I was outside, helpless, while my family was in a pitch black chamber waiting for the grim reaper. I knew I had to do something. The veil of darkness could only work so long.
The backdoor was far away from the master bedroom but closer than the front door. I wondered if I could get the intruder’s attention long enough would my family be able to sneak out. I ran to the front door and knocked loudly.
“Hey, asshole!” I yelled. “My family already escaped! They just ran to get help!”
A barely visible polycarbonate demon face appeared in the window. He showed me the knife. I noticed his shoulders were moving up and down heavily. He was exhausted.
“Hey, asshole! Everyone is outside! If you want to fight come out here and fight like a man!”
The intruder tilted his head down before the mask lit up bright blue. He pulled a phone from his pocket and closer to his head before tapping on it lightly. Then he turned his gaze into the house. Another blue light penetrated the darkness from the master bedroom.
Allie’s phone!
The intruder sprinted away as I saw him disappear towards the light. . . towards my family. He called my bluff. I threw my shoulder into the front door as hard as I could while screaming for him to stop. Tears poured down my cheeks as I threw a pot into the window trying unsuccessfully to reach my family. My knuckles bloodied from the force of me trying to enter my own home to save them. My fingernails bend backwards as I clawed at the door hinges. My Samuel! My Allie!
My Rose?
Three silhouettes popped up from behind the kitchen counter. Rose scurried around the kitchen cabinets with Samuel and Allie close behind. Although barely visible I could see their outline zip around the living room furniture and reach the front door. Somehow the intruder knew Allie. Somehow my family knew that and left a diversion.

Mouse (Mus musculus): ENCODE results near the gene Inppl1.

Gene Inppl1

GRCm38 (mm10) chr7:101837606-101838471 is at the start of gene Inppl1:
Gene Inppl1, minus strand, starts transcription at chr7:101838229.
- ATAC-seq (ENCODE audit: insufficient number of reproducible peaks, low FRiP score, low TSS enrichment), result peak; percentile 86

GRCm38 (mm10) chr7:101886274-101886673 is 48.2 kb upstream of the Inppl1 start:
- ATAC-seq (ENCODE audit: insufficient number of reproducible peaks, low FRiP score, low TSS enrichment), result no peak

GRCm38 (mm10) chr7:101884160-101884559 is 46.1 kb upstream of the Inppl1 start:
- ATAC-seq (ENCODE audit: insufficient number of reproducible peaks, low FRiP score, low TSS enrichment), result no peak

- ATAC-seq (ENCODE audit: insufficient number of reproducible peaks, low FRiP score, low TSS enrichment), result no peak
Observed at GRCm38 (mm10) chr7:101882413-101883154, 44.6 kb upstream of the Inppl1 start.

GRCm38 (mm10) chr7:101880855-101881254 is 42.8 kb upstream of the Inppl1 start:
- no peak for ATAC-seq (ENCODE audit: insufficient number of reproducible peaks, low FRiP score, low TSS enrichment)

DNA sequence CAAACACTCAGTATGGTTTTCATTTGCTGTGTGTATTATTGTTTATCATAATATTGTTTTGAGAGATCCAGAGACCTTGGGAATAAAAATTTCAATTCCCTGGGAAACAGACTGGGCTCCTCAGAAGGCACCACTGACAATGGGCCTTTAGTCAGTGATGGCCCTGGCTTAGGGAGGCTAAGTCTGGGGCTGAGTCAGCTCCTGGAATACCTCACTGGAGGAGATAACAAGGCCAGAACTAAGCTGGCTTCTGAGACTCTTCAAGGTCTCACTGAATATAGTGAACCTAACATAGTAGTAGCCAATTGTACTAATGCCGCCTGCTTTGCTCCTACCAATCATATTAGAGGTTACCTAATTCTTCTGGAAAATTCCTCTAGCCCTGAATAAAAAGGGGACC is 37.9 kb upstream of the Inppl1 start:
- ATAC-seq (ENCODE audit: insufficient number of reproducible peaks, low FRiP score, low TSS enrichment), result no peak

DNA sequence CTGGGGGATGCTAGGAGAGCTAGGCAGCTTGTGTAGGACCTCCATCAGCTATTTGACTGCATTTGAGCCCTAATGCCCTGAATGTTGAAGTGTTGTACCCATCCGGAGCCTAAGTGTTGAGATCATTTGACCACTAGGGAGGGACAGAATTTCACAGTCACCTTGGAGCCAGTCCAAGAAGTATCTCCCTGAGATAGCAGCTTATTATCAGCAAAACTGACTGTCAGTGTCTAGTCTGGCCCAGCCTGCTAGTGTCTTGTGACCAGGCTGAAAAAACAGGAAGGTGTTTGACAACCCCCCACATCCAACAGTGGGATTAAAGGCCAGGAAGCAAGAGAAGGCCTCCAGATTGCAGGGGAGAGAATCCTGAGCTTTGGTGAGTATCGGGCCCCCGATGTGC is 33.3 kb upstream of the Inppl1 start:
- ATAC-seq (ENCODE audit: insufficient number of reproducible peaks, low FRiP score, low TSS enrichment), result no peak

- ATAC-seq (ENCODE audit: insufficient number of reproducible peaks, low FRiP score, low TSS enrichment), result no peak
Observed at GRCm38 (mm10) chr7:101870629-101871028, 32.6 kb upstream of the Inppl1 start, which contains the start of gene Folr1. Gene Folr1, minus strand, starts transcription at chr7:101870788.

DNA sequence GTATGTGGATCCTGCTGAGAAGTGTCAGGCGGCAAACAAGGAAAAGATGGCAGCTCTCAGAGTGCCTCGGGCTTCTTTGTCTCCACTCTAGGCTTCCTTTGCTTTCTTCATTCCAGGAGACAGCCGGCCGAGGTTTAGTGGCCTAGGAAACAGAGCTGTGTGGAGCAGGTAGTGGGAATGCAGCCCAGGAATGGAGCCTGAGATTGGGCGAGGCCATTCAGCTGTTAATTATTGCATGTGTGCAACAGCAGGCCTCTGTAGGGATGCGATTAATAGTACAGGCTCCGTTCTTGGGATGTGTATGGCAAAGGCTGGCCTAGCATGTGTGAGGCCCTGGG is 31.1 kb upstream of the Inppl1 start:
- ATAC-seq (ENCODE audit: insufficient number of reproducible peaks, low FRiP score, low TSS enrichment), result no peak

It worked.
My family exploded out of the front door and sprinted down the front yard. They searched for me but I wasn’t in sight. Rose picked up Samuel mid stride and raced down the yard with the faint moonlight allowing the shallowest of sight. Allie searched the area for help, for me, but only found a demon masked maniac staring at her from the porch. My family’s trick bought them time but not safety.
I knew this.
The intruder leapt off the front porch in pursuit of them. He chase them down our granite sidewalk and over the driveway easily gaining on them. The knife shimmered in the moonlight as it swayed back and forth in unison with his run.
That was my target.
By the time he noticed the roar of the exhaust over his own heavy breathing it was too late. His tuned up vehicle flung him into the air. From inside the car I could hear his bones snap as I ran him over a second time. Then a third. Then a fourth.
I jumped out of the car and returned to my family. We didn’t stop running until we made it to our neighbor’s house to call police. Everyone was shaking, cold, and in shock. Allie wasn’t even crying. I kissed Rose and thanked her for her bravery. I hugged Allie while Samuel cried into my shoulder for an hour even though the area was covered with police.
You’re safe now. You’re safe now. I love you. I signed to my son.
It took a few days for the police to piece together everything. The intruder was Patrick Eggston, an ex-boyfriend of Allie’s. He had been threatening suicide for over 3 months after their breakup but she refused to tell anyone thinking he would move on. Instead of moving on he changed his plans.
When Allie got her phone back from Samuel that night she had a message from Patrick saying, “I’m here. What happens next is your fault.” During the incident Allie explained to Rose the intruder was her ex-boyfriend. After hearing him destroy the house in frustration they expected him to call Allie’s phone so they increased her phone volume, left it on the bed and set up the diversion. Of course Samuel was terrified because he couldn’t hear anything. Rose had to keep her hands over his lips most of the time to prevent giving away their position.
The police assumed Patrick was going to kill Allie, possibly our whole family, then himself. Patrick’s diversion worked to get him in the house, but thank God our diversions got him back out.